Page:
According to a Kachin representative in charge of refugee issues, the armed clashes are sporadic, and there is no ceasefire in sight because neither party has any desire to negotiate an agreement. The so-called end to the fighting and talk of a ceasefire is nothing more than just talk, and that means “the refugees cannot return home yet.” As for “rebuilding their homes, this is just an airy dream with no substance.”

In mid-January 2011, Burmese government and the Karen rebels reached a milestone tentative ceasefire agreement, and similar agreements were reached with the Shan, Chin and other minority ethnic groups. Unfortunately, the negotiations with KIA have been repeatedly interrupted by armed clashes and have come to naught.

For several decades, Burmese government troops have been “reorganizing” the independent armed forces in the ethnic minority areas, “suppressing the bandits and quelling rebellions,” which resulted in continuous conflicts and repeated battles that had already forced hundreds of thousands of civilians in the Sino-Burmese border areas to flee their homes. During this time, human rights groups have many times accused the Burmese forces of repeated violations of basic human rights, all kinds of abuse and atrocities against humanity, and war crimes, including rape, forced labor and torture. Among those raped were three women are from China. Other victims include businessmen and banana farmers. According to a source from China who requested anonymity, some Chinese citizens and family members are still unaccounted for. Furthermore, all contact has been lost with them and they are feared dead or missing.

Has there been a cover-up or a deliberate attempt to confuse? The facts will reveal who is right and who is wrong!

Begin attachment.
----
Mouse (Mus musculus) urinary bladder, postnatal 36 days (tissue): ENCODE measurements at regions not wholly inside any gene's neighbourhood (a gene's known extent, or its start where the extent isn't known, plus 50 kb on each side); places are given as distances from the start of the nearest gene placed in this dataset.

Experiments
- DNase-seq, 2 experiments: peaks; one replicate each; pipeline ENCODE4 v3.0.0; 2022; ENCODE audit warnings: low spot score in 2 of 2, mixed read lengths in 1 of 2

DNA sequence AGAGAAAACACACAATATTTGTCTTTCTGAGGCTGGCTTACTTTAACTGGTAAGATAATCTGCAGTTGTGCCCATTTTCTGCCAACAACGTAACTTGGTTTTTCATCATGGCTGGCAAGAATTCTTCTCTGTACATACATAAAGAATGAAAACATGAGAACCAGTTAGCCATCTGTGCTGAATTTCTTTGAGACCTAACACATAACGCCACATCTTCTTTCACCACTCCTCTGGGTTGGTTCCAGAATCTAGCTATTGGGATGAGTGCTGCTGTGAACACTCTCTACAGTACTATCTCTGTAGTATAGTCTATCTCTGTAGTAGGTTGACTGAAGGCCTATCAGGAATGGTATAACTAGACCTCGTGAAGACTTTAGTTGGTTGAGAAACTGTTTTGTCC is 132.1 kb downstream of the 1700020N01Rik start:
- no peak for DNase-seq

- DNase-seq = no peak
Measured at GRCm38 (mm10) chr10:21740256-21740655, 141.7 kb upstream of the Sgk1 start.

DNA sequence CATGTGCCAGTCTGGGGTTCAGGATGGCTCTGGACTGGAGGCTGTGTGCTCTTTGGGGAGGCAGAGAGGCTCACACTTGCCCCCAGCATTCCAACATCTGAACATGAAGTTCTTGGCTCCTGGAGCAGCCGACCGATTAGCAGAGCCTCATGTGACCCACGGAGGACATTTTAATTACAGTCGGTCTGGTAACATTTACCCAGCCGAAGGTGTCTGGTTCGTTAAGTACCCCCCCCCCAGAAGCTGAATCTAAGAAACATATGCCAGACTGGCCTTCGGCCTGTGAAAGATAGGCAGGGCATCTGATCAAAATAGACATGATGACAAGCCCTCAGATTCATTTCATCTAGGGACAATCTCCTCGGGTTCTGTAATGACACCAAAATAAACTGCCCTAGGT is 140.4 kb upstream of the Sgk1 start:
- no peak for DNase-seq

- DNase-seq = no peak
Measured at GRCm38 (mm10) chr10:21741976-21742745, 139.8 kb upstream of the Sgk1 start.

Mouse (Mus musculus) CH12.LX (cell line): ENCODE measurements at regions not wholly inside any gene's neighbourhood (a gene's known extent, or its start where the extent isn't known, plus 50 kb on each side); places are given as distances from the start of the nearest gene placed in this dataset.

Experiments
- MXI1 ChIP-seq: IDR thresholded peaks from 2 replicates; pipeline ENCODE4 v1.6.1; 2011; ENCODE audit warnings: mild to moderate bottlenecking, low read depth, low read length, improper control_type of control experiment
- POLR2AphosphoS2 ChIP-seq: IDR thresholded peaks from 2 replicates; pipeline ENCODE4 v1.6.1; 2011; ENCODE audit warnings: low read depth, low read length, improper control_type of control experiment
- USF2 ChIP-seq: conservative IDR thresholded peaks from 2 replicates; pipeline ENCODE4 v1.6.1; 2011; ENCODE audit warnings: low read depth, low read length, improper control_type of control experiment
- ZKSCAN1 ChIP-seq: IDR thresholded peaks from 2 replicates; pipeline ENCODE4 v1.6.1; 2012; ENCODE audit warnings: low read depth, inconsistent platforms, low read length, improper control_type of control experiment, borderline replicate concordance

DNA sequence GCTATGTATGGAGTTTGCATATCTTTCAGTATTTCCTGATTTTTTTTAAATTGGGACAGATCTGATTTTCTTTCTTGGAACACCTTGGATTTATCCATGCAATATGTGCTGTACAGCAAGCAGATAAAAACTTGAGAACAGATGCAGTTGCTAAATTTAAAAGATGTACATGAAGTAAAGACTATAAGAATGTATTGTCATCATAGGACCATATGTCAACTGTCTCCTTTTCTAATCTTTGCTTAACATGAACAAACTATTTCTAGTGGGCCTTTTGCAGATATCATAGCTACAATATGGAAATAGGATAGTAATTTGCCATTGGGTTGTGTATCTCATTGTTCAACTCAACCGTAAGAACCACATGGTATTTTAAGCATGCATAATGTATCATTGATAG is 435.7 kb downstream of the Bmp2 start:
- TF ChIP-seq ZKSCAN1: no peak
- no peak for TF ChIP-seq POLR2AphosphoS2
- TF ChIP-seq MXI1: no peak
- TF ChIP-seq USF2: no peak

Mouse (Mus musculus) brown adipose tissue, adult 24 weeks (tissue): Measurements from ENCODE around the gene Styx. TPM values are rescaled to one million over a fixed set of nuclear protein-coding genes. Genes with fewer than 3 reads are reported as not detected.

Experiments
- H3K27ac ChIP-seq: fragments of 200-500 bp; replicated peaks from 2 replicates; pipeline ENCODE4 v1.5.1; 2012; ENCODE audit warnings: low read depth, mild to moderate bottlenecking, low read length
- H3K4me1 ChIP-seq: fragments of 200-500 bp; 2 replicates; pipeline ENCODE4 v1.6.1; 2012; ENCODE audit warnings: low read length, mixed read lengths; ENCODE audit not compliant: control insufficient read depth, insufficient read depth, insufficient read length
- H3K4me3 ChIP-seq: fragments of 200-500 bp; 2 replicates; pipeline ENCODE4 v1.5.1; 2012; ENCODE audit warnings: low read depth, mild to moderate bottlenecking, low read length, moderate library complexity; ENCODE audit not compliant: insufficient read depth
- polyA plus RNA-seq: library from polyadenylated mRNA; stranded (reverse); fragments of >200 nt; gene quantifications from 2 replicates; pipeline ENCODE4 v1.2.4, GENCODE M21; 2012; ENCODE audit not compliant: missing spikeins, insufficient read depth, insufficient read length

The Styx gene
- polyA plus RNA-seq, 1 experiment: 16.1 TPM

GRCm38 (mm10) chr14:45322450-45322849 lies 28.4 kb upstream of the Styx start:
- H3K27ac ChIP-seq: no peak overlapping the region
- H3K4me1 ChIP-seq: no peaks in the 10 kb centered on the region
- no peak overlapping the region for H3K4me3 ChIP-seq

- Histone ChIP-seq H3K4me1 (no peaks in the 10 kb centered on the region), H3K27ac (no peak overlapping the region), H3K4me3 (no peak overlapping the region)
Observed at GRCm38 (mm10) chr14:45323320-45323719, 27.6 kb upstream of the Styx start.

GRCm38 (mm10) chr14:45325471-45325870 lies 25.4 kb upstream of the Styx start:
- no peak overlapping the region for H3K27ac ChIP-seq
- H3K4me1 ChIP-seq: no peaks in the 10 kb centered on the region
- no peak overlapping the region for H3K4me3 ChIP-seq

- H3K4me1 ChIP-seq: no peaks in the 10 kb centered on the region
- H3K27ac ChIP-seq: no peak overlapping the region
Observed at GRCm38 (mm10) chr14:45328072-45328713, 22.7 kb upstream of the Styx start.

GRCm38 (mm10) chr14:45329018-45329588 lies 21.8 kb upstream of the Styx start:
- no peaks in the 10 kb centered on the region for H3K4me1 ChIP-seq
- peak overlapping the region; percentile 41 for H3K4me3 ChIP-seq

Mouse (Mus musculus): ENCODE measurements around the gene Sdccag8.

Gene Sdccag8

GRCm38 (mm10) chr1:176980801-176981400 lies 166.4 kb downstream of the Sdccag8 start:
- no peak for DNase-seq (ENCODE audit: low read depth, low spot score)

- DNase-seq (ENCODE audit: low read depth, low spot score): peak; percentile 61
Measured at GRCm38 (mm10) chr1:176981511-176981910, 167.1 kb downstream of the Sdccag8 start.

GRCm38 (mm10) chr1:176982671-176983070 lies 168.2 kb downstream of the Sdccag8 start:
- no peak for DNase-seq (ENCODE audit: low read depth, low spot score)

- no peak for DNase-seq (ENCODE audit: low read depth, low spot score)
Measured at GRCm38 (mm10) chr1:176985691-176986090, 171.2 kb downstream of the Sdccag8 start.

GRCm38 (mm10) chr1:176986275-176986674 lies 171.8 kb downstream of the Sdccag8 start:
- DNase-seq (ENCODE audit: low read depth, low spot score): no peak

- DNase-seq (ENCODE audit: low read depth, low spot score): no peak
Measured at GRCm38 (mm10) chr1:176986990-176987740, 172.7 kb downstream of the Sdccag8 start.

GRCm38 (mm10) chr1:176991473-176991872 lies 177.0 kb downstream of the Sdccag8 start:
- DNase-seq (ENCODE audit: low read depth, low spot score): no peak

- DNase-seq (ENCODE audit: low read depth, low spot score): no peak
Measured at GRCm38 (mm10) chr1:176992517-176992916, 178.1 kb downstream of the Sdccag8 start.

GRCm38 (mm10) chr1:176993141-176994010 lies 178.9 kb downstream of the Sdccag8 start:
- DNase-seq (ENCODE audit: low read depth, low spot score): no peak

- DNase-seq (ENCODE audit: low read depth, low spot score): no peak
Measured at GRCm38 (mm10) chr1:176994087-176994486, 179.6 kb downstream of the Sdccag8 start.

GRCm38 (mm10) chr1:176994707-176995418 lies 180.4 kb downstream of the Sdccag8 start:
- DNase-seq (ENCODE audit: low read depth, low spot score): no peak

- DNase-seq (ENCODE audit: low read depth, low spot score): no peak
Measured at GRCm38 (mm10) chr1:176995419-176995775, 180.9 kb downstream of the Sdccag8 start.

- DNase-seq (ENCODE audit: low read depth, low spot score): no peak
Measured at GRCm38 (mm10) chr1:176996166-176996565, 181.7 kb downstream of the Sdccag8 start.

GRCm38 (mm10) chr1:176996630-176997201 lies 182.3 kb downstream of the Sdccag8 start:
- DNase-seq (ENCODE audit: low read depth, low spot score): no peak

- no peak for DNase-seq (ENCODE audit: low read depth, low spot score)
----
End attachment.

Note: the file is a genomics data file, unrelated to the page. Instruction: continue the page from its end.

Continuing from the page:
According to an analyst with the Association of Christian Journalists, both the United States and the European Union are in favor of the Burmese government resolving its conflicts with the armed forces of the minority groups. Not long ago, negotiations were going well between the Burmese government and other minority “rebel groups” along the Sino-Burmese and Thai-Burmese border. However, the refugee crisis not only cast a shadow over Sino-Burmese border security, creating hidden dangers, it also shattered the attempts and hopes of the new Burmese government to end Burma’s international isolation and the sanctions against it. Even Burma’s chief negotiatior, Aung Thaung, has said that it would take at least three years to bring peace to Kachin state.

However, Global Times reporter Cheng Gang, thinks otherwise. According to him, the reports of waves of Burmese refugees entering China do not square with the facts along the Sino-Burmese border. According to his reports, he traveled to the Sino-Burma border on February 9 and from first-hand reporting learned that from a geographic standpoint, there is no natural border between China and Burma, mountains and rivers and even farmland are connected. Furthermore, people on the two sides of the border are of the same ethnic group, so the border people frequently and easily cross the border, to the extent that many Burmese children even cross the border to go to school in China. Whenever the situation in Burma becomes unstable, there will be more than the usual number of people coming to China to live with their relatives and friends and take shelter from the storm. As everyone knows, the refugees from Kachin state were able to navigate the many obstacles and cross the border with such ease because they were already familiar with Yunnan’s border situation. Cheng Gang’s report is a case of “protesting too much.” After all, don’t facts speak louder than words? In fact, China’s 3G website has posted photos taken by netizens of the area around border markers #6 and 8, showing nearly a thousand Burmese refugees, most of whom are from the Jingpo and Lisu minority groups who live on both sides of the border.

Nevertheless, the media and international organizations have only very limited contact with those in the Kachin state. Since the Chinese government has not public acknowledged the fact of the refugee crisis, it is hard to know what is going on unless one actually goes there. This is similar to what happened in 2009, when Burmese government troops clashed with Kokang ethnic armed forces of group in Shan state, disturbing local business and causing tens of thousands of refugees to flee into China. In January this year and November last year, the Chinese government created a neutral zone along the border for peace talks in Ruili between the Burmese government and the “rebel minority groups.” So how can the Global Times act like it is blind and deaf?